Tiffany's Pork Butt Extraordinaire


5-6 lbs. pork butt, fully thawed
2 white onions, cut into slices
1 large can pineapple slices and all the juice
7 frozen peach slices
1/2 jar apricot preserves
1/2 cup white vinegar
1 heaping Tbsp. diced garlic from a jar (or 5-6 cloves fresh crushed garlic)
1 heaping Tbsp. brown sugar
1 Tbsp. mustard seeds
1 Tbsp. ground ginger (or a 1" segment of fresh ginger)
1 Tbsp. curry powder
1 tsp. cinnamon
1 tsp. mace (you may substituted nutmeg if you don't have mace, but mace is better in this one)
3 whole cloves
salt and pepper

Crock pot or slow cooker
Small saucepan
Large saucepan
Turkey baster

Make a "bed" for the pork butt in your crock pot by first laying 4-5 of the pineapple slices on the bottom of the crock pot, and then layering the two sliced onions of top of them. Sprinkle this bed generously with salt and pepper. Next, in a small saucepan over medium-high heat, mix together the apricot preserves, white vinegar, garlic, brown sugar, mustard seeds, ginger, curry powder, cinnamon, mace, and cloves, along with a splash or two of the reserved pineapple juice. Bring this mixture to a low boil, and let simmer while you follow the next steps.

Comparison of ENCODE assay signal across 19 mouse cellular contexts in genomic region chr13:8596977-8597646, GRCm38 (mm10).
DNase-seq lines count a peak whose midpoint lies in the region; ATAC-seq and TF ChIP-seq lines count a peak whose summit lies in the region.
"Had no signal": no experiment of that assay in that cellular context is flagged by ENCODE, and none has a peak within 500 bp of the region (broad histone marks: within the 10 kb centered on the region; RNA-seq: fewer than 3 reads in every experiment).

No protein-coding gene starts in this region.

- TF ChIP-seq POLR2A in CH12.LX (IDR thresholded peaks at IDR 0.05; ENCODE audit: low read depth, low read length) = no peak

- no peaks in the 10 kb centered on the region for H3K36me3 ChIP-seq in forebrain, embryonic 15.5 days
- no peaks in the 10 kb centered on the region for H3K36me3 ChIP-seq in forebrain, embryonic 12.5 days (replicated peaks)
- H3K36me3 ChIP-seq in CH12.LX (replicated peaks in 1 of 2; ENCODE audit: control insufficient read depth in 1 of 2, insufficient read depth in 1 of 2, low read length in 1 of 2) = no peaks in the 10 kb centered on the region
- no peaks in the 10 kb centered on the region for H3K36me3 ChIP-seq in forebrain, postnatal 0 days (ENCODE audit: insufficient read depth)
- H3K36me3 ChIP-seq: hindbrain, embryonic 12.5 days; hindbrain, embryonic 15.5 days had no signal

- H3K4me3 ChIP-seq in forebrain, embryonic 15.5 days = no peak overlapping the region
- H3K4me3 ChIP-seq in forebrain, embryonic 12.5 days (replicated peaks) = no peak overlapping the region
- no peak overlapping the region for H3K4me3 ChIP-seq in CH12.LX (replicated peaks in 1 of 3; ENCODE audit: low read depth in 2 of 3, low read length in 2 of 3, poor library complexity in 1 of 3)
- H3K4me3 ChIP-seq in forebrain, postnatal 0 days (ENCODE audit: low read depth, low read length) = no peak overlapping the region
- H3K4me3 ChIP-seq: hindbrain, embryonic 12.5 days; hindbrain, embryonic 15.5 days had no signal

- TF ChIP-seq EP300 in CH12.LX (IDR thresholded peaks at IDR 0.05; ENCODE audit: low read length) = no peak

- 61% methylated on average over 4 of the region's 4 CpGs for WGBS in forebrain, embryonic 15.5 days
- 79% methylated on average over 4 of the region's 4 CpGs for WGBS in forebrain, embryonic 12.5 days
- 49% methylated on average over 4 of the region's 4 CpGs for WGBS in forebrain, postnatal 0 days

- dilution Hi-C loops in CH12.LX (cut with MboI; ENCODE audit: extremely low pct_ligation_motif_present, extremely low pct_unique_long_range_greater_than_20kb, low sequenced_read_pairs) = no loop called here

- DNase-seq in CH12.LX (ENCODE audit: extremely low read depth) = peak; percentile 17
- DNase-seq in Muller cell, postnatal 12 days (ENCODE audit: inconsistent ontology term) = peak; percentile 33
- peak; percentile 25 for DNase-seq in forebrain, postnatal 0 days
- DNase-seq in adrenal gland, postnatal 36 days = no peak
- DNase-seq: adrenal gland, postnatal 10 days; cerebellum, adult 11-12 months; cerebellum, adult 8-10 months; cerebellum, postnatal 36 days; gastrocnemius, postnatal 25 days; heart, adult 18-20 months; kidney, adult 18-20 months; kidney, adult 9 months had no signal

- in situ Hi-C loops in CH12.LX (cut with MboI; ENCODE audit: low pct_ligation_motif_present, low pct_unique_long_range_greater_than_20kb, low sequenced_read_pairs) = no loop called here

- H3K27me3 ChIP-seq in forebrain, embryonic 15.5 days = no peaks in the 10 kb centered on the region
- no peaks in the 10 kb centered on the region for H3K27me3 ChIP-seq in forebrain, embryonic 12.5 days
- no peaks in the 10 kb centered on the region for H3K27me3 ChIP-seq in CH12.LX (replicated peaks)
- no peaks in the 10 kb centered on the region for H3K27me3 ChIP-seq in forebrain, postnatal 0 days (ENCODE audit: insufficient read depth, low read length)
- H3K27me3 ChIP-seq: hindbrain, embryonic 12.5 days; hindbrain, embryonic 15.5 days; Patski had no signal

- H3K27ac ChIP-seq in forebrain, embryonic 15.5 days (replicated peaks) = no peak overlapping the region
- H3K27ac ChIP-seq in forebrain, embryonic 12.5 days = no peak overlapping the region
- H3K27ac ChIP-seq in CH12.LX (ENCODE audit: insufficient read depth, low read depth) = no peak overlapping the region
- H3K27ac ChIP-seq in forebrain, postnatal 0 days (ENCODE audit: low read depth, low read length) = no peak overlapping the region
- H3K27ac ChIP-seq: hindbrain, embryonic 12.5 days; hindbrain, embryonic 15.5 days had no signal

In a good quality blender, add the remaining pineapple slices, the frozen peach slices, and the pineapple juice. Blend until fully liquid, adding a bit of warm water if needed to fully liquify. Pour this mixture into your ingredients in the saucepan, and let the entire mess cook down for about 15 minutes. If you don't have kids or you have kids and a husband that appreciate spicy foods, I would recommend the addition of a nice Indian chili to this bubbling mix for just a little bit of heat. As my dependents turn their noses up at all things spicy, I did not add one to my dish (but I will next time, hehehe!).

While your sauce mixture is bubbling down, rinse the pork butt, rub dry, and then place in the crock pot on top of the pineapple-and-onion bed and sprinkle the pork with a bit more salt and pepper. When the sauce has cooked down just a bit and thickened just a hair (not too much, because you want the volume of liquid for the crock pot), pour it over the pork. Cover and turn your crock pot onto high; cook for one hour on high, and then turn down to low heat and cook for an additional 4 hours or so. ( I recommend reading "Julie & Julia" while you wait for your lovely meal to cook, or better yet, shop!)